What’s the Difference between a Conservatorship and a Guardianship?

A conservatorship is created to let one person manage another’s finances. The conservator is court- appointed and may be responsible for financial decisions, such as retirement planning, the purchase or sale of property and the transfer of other financial assets.

The laws for conservatorships and guardianships can vary widely in different states. A conservatorship or guardianship is typically necessitated by a disability or injury that prevents a person from caring for themselves.

US News & World Report’s recent article entitled “How Conservatorships Can Prop Up or Tear Down a Loved One” explains that once you have a conservator in place, the burden is on you to prove you no longer need it. The biggest issue in most cases is abuse of power or neglect. Either (the conservator) is doing something self-serving, such as spending money on something other than the senior’s care, or they’re not helping the conservatee, or providing the care they need.

Estate planning attorneys may recommend a conservator or guardian be named in standard estate planning documents, like a power of attorney. A conservator can be any adult, possibly a family member, who is tasked with the responsibility of managing the person’s finances.

Because a conservator would be in charge of a person’s assets, it’s common for the same person to be named to serve as attorney-in-fact or agent with a power of attorney. However, because a guardian is in charge of the person themselves, it’s wise to nominate the same people who are named to serve as health care agents in the client’s health care proxy. Sometimes, these are the same, but if they’re different, it is important for that difference to be stated.

A guardianship is created in cases when a person can’t take care of themselves and requires another person to make some or all of their personal decisions. This might include decisions about his or her medical care, support services, housing, or finances. While a court appoints both a conservator and a guardian, a conservatorship is generally limited to financial decisions. In contrast, a guardianship deals with personal decisions, like medical care, and may, in some instances, also cover financial decisions.

Just about every state has laws designed to protect those placed in a conservatorship or guardianship. For example, in New York, individuals must satisfy medical requirements to be determined unable to care for oneself. The burden of proof to meet such restrictions is high.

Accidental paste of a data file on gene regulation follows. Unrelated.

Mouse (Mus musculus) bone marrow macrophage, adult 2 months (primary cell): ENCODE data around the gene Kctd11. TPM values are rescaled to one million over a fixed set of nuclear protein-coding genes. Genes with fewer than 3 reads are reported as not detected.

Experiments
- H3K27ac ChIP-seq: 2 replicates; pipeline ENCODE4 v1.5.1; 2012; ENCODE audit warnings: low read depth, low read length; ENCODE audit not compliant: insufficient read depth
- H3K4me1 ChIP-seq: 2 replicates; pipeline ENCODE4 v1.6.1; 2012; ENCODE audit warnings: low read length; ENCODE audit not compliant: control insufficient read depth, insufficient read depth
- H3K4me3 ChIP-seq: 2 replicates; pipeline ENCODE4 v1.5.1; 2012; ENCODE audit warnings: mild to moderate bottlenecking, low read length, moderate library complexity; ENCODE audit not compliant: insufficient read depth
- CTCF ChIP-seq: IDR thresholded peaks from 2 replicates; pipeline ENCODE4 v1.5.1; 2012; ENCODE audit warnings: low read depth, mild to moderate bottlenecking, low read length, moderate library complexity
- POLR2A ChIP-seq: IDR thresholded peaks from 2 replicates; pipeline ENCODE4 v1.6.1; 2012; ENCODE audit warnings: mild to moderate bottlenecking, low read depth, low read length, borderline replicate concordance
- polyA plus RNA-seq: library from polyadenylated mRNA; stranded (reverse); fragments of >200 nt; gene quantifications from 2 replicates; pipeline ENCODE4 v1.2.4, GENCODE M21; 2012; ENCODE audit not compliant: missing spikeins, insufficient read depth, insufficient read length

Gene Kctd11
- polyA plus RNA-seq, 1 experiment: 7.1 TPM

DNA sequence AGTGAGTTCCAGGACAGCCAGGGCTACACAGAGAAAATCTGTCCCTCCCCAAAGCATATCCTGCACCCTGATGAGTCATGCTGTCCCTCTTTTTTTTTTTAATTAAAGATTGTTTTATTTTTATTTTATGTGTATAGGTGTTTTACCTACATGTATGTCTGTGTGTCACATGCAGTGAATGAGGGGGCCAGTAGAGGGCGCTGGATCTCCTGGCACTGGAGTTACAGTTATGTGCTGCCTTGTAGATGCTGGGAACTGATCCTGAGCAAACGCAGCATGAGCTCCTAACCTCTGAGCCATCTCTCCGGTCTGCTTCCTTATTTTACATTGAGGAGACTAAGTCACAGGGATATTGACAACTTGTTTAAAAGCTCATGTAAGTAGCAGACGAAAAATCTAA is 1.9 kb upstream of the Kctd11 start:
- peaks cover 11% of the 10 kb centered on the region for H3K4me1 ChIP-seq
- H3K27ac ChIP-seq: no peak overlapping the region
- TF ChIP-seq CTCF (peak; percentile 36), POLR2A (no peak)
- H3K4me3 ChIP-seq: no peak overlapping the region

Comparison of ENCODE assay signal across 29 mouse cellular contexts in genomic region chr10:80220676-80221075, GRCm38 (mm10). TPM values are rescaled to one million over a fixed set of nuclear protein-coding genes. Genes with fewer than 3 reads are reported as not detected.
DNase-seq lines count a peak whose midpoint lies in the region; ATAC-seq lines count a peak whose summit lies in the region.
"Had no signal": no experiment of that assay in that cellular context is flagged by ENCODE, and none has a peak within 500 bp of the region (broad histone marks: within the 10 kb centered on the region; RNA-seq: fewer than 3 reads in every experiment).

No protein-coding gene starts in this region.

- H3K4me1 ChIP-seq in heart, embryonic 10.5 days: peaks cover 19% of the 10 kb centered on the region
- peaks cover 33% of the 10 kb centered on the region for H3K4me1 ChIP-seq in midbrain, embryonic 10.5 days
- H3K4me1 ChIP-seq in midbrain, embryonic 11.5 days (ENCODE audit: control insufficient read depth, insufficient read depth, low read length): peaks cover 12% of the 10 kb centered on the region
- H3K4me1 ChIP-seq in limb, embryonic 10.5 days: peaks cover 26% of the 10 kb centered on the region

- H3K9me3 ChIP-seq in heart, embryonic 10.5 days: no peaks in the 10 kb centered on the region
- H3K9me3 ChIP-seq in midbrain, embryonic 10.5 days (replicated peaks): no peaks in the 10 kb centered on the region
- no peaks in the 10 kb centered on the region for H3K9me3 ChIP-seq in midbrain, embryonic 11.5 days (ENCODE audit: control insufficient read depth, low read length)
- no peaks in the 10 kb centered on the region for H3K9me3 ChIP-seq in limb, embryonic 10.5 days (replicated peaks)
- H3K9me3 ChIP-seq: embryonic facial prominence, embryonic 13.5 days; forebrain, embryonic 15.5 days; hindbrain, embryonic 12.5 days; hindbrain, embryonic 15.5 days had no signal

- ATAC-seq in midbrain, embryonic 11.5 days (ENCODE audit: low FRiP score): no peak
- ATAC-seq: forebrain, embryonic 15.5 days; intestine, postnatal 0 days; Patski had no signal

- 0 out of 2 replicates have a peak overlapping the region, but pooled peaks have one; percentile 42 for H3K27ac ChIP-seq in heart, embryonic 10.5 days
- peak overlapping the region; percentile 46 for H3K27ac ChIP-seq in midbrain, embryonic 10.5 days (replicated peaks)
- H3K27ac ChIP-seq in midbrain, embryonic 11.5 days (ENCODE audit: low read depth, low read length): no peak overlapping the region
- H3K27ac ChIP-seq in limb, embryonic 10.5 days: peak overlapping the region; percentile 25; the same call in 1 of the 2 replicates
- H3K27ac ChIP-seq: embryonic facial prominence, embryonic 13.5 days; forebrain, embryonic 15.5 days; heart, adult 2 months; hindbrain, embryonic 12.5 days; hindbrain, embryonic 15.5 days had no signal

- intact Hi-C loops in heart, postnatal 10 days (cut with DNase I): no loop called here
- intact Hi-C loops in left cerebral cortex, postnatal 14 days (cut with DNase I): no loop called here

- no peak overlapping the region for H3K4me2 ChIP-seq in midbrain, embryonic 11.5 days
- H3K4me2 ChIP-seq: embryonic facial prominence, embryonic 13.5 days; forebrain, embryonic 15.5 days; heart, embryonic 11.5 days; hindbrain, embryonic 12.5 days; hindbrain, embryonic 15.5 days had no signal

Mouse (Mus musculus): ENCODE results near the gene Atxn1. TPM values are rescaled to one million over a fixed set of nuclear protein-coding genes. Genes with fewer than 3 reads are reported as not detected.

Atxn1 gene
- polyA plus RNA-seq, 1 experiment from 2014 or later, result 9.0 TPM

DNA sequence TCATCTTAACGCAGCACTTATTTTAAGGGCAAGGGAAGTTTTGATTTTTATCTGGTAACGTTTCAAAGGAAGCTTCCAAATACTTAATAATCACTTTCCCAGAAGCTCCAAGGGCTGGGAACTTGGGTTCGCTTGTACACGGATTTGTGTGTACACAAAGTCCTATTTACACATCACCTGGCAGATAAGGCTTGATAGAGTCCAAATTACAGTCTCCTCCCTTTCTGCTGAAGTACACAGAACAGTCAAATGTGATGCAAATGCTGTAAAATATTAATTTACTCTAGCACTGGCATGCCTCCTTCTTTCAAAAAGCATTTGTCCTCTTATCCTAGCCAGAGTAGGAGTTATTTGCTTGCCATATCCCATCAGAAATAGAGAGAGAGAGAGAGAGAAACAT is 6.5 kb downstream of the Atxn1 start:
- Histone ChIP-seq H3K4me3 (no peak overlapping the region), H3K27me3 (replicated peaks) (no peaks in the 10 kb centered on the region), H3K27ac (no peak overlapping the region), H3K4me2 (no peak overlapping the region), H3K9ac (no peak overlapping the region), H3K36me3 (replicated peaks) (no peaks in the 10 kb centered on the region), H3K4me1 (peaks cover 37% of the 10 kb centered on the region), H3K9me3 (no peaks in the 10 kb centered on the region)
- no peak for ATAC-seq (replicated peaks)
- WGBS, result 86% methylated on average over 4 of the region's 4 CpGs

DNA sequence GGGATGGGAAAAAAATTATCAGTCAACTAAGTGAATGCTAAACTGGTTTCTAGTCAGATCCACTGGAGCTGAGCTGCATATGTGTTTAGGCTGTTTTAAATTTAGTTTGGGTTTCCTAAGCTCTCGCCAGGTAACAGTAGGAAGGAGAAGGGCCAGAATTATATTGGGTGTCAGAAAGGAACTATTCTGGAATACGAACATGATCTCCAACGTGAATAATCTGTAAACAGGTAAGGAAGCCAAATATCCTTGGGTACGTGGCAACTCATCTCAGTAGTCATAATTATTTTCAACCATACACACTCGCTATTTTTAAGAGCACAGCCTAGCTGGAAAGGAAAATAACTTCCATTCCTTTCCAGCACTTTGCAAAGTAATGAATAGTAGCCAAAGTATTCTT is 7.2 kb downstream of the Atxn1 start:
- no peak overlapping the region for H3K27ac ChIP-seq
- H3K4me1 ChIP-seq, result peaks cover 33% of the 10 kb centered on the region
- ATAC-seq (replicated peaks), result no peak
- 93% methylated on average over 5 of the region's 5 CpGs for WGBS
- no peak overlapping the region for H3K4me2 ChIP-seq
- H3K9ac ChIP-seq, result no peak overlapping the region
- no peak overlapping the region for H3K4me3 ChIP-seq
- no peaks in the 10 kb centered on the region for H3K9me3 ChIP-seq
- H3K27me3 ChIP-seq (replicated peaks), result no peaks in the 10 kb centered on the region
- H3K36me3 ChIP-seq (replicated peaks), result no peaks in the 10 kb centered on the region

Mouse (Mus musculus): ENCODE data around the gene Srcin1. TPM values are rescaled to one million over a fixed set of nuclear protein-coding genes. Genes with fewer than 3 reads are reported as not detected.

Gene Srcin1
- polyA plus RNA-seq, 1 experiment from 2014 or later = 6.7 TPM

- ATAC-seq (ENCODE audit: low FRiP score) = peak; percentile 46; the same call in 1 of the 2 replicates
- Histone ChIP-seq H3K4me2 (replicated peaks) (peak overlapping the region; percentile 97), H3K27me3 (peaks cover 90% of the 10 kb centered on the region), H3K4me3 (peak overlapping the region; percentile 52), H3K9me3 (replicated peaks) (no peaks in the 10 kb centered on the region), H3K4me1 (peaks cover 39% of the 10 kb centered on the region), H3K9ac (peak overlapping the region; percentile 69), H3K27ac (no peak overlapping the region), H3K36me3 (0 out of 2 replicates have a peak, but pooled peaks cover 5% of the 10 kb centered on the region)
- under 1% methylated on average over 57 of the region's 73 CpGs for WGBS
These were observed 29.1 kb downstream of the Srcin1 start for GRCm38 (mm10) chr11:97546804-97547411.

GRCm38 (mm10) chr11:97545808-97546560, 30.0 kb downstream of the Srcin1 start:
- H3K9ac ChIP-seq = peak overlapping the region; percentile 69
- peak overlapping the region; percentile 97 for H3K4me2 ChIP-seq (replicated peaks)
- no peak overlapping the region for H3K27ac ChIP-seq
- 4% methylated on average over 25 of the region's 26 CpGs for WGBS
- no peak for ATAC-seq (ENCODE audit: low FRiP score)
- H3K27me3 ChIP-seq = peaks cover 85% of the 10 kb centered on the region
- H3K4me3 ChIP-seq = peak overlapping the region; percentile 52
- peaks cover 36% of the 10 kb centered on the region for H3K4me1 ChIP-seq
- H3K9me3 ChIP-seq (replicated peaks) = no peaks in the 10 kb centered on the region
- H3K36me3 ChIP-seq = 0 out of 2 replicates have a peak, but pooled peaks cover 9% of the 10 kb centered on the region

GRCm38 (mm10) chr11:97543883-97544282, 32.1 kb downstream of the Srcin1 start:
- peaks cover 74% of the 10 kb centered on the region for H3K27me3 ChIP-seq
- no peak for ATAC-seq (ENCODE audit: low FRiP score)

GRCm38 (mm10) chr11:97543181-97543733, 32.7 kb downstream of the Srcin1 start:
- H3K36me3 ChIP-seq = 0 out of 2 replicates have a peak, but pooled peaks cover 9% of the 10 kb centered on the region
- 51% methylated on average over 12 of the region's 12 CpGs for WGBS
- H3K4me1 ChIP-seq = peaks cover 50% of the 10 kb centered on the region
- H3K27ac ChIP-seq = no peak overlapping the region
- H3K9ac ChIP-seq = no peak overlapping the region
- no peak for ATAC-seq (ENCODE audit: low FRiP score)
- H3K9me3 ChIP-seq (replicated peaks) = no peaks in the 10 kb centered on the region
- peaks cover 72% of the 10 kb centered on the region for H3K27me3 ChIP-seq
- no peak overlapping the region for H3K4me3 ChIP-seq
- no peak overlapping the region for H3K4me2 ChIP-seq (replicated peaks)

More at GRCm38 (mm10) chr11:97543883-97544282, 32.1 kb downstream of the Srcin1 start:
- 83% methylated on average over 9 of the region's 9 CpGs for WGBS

In addition, individuals can seek professional help in preparing for future circumstances that may prevent them from managing their finances and personal affairs. This includes estate planning documents, such as wills, powers of attorney, beneficiary forms and health care proxies.

Reference: US News & World Report (Aug. 19, 2021) “How Conservatorships Can Prop Up or Tear Down a Loved One”

What Is the Process of Conservatorship?

The headlines surrounding Britney Spears’ fight against her father’s conservatorship have kept the issue in the public eye. It’s how her father controls her finances and her life, dating back to 2008 when she suffered a very public mental health crisis. Her $60 million fortune is controlled by her father Jamie Spears, according to the article “Britney Spears Is Under Conservatorship. Here’s How That’s Supposed to Work” from npr.com. In this case, only her father has the ability to negotiate business opportunities and other financial arrangements.

Britney made a passionate plea before a Los Angeles Superior Court judge to end the conservatorship, saying she is exploited, unable to sleep, depressed and cries daily.

Her conservatorship was set up because of the court’s agreement in 2008 with her father that she was no longer able to manage her own affairs. The judge appointed Jamie Spears, known as the “conservator” to care for another adult (the “conservatee”), who is deemed to be unable to care for themselves.

The conservatee does not lose all rights. They may still take part in important decisions affecting their property and way of life. They have a right to be treated with understanding and respect, and they have basic human rights. However, the court is saying that decisions about where to live and how to support the person need to be made by someone else. This is an extreme situation and is usually done only as a last resort. Once the court has appointed a conservatorship, only a court can lift it.

Conservatorships are usually used for people with a severe cognitive impairment or older people with severe dementia. Guardianships are also appointed for individuals with severe developmental disabilities. Spears is not the typical person under conservatorship. In the last 13 years, she has released albums, judged on The X Factor and earned an estimated $148 million performing in Las Vegas. Spears told the court she should not be in a conservatorship, if she can work and provide money and pay other people.

Many reforms to guardianship laws have taken place, including one principle that guardianship should only extend to the areas of the person’s life they are not able to manage. However, the Spears’ conservatorship includes every aspect of her personal affairs, as well as her property management.

Individuals under guardianship don’t select their guardian, but they may in some instances make recommendations and requests. The court is supposed to give serious consideration to their requests. The court does not seem to be recognizing this or other changes in Britney Spears’ case. She has been asking since 2014 for her father to be removed from his prime role in the conservatorship, and in 2020 she asked the court to suspend her father from his role entirely.

Family members are usually named as guardians, but there can be bankers, or professional guardians named. A wealth management company was added to Spears’ conservatorship in recent months as a co-conservator, but her father remains in charge of all aspects of her life.